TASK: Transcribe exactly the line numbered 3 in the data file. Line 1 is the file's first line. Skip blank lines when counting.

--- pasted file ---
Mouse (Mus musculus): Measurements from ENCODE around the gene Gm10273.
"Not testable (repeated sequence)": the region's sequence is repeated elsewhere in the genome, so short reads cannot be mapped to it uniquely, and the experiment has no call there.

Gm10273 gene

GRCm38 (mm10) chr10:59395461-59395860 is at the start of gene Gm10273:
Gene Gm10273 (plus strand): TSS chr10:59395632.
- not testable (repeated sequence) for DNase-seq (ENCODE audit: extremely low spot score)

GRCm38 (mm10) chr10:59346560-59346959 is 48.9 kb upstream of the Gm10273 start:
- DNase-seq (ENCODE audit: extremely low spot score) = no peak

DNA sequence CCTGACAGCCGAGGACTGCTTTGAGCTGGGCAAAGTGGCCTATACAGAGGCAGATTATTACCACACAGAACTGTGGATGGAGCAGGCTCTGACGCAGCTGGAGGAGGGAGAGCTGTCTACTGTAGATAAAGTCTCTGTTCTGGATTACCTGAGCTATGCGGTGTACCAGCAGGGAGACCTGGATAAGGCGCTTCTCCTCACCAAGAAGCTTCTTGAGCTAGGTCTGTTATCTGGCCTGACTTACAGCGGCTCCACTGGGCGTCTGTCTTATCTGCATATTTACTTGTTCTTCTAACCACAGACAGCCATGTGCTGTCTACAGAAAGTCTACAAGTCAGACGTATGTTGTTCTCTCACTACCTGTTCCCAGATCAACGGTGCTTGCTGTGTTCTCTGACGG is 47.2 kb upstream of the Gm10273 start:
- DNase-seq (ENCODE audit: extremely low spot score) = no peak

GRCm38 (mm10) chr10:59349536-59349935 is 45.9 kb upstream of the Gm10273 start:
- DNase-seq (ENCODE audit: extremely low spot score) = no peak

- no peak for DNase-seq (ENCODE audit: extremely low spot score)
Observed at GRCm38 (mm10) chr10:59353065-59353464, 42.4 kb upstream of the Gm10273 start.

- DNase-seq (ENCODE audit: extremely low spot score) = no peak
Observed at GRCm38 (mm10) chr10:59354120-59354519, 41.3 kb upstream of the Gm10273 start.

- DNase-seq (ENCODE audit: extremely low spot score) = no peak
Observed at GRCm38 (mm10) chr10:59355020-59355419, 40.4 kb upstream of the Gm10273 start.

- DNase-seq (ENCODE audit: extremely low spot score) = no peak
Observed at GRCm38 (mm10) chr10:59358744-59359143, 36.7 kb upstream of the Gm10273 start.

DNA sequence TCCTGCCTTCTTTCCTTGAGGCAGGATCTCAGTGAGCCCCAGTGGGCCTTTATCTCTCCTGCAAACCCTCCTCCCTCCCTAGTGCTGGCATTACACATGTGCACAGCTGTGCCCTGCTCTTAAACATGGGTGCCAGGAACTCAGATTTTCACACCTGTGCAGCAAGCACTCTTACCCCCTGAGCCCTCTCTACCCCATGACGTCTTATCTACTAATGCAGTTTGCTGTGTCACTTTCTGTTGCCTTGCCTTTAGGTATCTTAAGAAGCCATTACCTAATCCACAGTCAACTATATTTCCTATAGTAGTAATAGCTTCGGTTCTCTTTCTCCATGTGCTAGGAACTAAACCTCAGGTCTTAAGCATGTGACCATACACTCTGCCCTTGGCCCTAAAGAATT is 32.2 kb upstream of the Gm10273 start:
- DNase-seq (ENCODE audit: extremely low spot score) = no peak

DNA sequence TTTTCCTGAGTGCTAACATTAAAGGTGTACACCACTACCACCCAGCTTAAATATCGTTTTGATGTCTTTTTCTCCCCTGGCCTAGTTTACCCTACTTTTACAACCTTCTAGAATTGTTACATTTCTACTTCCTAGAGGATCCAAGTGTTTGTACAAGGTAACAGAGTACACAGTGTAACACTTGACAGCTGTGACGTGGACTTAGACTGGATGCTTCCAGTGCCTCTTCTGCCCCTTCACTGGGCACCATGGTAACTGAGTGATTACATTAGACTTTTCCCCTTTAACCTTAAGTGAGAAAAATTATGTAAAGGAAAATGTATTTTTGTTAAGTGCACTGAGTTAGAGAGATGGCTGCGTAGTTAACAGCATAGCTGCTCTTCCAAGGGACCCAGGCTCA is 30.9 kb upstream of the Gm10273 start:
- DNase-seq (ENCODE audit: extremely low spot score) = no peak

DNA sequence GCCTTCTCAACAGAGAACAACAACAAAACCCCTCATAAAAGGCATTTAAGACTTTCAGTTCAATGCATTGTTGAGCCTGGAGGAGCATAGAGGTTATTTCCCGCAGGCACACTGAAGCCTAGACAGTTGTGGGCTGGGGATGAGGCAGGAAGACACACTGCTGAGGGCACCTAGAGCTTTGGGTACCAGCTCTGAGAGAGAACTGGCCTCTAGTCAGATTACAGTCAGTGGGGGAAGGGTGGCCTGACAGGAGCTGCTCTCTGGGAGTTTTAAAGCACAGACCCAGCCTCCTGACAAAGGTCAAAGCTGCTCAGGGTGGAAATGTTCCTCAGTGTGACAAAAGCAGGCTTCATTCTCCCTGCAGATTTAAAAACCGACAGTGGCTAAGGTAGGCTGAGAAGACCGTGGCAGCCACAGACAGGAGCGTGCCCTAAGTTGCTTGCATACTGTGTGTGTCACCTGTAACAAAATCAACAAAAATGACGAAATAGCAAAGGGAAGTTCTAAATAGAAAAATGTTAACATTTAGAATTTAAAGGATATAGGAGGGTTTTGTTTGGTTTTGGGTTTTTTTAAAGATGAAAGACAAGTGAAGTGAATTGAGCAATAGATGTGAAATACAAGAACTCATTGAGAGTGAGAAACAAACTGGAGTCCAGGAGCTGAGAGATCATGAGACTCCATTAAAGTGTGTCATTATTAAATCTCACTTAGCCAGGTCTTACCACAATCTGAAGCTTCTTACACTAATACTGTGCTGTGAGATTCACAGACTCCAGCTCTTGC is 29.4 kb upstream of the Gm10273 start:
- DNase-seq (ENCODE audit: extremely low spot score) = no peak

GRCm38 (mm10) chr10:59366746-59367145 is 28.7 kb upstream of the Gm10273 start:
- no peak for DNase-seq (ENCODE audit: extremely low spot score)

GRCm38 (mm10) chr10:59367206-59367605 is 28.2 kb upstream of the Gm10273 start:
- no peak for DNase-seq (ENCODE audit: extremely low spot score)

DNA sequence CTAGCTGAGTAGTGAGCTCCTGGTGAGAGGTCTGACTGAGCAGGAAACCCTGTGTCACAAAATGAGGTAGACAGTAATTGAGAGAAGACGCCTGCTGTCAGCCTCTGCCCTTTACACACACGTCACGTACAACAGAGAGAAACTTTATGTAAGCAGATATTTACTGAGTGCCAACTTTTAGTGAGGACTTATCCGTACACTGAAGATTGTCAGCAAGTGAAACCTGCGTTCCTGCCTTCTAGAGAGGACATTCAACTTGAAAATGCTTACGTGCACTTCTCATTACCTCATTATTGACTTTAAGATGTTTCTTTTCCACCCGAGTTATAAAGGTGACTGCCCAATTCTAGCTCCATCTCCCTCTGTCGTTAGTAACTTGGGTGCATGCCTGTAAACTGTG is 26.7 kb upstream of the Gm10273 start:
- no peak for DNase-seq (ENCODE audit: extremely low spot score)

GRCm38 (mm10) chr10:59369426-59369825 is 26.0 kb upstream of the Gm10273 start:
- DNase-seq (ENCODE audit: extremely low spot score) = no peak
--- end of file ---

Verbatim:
Gm10273 gene